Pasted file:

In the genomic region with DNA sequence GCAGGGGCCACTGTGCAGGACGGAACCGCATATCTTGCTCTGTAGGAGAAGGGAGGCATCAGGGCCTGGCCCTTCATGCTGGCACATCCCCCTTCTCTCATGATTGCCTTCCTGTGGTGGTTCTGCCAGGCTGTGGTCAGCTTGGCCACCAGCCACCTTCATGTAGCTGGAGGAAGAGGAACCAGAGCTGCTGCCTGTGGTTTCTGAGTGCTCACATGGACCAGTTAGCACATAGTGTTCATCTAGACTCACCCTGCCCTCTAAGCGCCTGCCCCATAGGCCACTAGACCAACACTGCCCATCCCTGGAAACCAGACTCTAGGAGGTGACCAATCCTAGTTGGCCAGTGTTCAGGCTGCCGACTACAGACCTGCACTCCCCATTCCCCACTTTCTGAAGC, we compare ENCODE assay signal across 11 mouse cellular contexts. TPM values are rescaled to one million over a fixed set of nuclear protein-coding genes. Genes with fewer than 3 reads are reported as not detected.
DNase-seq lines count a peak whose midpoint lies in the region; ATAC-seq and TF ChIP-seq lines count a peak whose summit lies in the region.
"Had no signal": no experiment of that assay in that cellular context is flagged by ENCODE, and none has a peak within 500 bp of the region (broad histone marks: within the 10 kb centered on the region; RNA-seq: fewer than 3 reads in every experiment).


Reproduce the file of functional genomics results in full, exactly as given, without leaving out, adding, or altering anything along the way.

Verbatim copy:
In the genomic region with DNA sequence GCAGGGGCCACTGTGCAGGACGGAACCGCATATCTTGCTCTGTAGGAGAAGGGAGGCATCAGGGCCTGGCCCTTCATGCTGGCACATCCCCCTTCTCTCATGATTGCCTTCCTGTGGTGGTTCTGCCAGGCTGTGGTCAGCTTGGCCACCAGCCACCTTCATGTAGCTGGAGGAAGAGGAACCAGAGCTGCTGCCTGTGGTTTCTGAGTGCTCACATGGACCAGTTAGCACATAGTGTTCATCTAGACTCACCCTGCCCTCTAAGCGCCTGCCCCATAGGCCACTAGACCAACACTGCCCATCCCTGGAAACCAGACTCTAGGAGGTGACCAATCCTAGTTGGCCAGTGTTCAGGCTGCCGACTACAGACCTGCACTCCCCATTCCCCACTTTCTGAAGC, we compare ENCODE assay signal across 11 mouse cellular contexts. TPM values are rescaled to one million over a fixed set of nuclear protein-coding genes. Genes with fewer than 3 reads are reported as not detected.
DNase-seq lines count a peak whose midpoint lies in the region; ATAC-seq and TF ChIP-seq lines count a peak whose summit lies in the region.
"Had no signal": no experiment of that assay in that cellular context is flagged by ENCODE, and none has a peak within 500 bp of the region (broad histone marks: within the 10 kb centered on the region; RNA-seq: fewer than 3 reads in every experiment).